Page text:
Theories of evolution illuminate why an organism is the way it is and generate testable hypotheses for empirical research across the biological sciences. With accumulated molecular studies, it is key to speculate theory enlightened by the connection between an individual's hereditary information (genotype) and its observable traits (phenotype). In particular, both our theoretical and empirical knowledge of genotype-to-phenotype maps is rapidly advancing, and our perception of their impacts on evolutionary phenomena is far from complete. In this dissertation, we explore how encapsulating genotype-phenotype mapping through network science broadens our theoretical understanding of evolution. Specifically, we focus on the evolutionary dynamics of gene regulatory networks (GRNs) and develop a modeling framework that renders both interpretability and potentially novel insights for evolutionary processes. From computational analyses, the modeling framework elucidates why and how reproductive barriers rapidly emerge between geologically separated, i.e., allopatric, populations even without divergent selection forces. Furthermore, we analytically show that the equilibrium probability distribution of regulatory circuits is directly predicted by topological properties of the mutational network connecting individual viable regulatory circuits. This "network of networks" characterizes the space of possible genotypic transitions, and it maps population genetics models to dynamical processes on graphs. Finally, we study this network of networks as the underlying skeleton of a fitness landscape. Mapping genotypes to phenotypes through the gene regulatory networks theoretically reveals noteworthy topographical features of the fitness landscape, and we derive an optimal mesoscopic characterization and an efficient constructive algorithm for the modeled landscape. Combined, this dissertation research explores theoretical illumination on evolutionary phenomena that one can learn from the connection between genotypes and phenotypes, as well as how evolution shapes our prior belief of the genotype-phenotype maps.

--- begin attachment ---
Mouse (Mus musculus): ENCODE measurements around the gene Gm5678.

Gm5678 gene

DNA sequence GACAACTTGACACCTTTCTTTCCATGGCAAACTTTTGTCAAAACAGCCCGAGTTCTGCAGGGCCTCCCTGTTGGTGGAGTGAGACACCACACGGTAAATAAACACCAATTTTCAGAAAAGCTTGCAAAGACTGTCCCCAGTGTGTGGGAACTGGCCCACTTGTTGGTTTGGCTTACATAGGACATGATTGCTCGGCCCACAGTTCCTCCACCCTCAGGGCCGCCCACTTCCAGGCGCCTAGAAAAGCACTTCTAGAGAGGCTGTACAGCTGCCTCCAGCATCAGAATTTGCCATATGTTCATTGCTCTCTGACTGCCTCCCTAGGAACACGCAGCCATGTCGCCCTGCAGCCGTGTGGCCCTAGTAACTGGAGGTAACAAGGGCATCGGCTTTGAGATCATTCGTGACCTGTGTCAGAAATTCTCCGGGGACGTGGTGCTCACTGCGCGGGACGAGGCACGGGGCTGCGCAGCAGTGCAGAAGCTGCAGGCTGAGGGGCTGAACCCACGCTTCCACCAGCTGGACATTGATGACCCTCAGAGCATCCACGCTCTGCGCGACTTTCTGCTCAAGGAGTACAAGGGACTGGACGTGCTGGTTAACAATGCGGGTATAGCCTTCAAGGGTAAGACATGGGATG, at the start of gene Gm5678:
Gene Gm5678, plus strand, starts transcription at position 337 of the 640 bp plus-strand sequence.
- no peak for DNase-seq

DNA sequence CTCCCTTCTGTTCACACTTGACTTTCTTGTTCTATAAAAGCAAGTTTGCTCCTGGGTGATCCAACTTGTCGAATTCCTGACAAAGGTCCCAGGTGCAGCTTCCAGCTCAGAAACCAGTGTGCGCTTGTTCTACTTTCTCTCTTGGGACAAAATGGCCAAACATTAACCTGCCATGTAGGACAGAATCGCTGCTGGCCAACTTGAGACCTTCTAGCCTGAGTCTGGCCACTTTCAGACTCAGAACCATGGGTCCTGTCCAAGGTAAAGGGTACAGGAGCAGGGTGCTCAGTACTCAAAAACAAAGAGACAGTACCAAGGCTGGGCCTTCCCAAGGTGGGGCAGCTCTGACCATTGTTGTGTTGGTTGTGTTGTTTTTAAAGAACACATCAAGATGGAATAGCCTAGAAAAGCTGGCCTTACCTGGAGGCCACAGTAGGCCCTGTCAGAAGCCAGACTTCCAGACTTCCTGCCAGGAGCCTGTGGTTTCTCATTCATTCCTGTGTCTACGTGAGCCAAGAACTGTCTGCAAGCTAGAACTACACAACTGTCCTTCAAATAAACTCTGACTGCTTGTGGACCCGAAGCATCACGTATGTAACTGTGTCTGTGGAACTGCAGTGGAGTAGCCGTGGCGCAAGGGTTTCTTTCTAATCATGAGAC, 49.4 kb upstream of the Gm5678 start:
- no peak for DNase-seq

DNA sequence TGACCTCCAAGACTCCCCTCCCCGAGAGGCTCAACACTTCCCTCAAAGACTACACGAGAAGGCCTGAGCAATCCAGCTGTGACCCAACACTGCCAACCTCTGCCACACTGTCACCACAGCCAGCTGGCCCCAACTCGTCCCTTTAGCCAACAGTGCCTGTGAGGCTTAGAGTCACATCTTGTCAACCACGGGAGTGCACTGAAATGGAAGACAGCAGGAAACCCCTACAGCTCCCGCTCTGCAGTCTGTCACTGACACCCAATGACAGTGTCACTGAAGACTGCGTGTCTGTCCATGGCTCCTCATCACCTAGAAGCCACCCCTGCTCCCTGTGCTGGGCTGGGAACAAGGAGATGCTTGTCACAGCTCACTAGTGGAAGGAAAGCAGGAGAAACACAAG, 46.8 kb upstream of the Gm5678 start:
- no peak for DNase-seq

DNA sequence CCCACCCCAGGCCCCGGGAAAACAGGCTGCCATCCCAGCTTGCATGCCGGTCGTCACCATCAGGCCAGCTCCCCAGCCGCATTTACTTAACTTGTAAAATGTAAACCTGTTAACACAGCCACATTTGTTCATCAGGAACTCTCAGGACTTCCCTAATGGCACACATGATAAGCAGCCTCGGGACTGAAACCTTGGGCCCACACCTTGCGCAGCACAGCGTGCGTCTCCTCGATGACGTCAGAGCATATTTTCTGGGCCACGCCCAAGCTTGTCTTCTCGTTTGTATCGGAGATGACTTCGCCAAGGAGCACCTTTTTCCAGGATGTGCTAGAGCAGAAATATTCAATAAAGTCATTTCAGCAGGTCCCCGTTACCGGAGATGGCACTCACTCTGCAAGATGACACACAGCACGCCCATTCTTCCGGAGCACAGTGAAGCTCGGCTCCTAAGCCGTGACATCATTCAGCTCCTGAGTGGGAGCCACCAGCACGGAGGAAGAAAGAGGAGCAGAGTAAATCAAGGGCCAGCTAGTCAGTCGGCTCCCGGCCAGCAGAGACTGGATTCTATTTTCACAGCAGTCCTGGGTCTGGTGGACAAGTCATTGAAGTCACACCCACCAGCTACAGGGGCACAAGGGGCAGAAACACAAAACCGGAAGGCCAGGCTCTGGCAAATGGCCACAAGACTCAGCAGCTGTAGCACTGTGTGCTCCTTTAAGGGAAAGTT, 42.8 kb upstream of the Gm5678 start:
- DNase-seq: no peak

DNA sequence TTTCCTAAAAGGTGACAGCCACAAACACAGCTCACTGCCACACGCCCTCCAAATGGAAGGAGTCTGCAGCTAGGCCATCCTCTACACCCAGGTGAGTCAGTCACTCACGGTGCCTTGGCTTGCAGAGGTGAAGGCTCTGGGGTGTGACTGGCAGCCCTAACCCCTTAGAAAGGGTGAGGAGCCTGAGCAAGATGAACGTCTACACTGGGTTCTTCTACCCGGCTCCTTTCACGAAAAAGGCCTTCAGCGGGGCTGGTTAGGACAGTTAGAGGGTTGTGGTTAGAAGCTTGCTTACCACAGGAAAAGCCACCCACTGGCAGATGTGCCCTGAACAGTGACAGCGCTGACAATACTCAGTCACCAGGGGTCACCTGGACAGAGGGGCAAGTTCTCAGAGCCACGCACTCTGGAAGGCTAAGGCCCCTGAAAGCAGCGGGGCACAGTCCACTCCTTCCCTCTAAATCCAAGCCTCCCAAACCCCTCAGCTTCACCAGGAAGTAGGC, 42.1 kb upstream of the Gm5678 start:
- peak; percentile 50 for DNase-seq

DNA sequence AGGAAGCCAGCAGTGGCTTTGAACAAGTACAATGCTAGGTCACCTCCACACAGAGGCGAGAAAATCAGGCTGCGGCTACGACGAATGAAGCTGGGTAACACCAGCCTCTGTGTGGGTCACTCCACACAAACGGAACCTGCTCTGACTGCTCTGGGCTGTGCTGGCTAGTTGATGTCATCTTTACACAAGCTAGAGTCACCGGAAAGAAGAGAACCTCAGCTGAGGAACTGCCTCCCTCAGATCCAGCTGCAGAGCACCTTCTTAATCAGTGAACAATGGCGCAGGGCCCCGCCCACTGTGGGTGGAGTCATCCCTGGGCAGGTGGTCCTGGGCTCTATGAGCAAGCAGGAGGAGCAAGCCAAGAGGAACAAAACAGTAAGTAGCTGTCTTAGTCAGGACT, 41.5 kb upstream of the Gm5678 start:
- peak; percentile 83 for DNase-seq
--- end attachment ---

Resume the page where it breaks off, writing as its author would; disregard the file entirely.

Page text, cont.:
Samuel Scarpino (Chair), Network Science Institute, Northeastern University
Alessandro Vespignani, Network Science Institute, Northeastern University
Katie Lotterhos, Department of Marine and Environmental Sciences, Northeastern University
Robin Hopkins, Department of Organismic and Evolutionary Biology, Harvard University
Chia-Hung is a fifth-year PhD Candidate working in the Emergent Epidemics Lab. He received his BA in Physics from National Tsing Hua University in Taiwan. He is interested in how the topology of networks advances our understanding of complex systems. Currently he works with Professor Samuel Scarpino on a study of how gene regulatory networks evolve, looking for a network-interpretation of traditional evolution theories.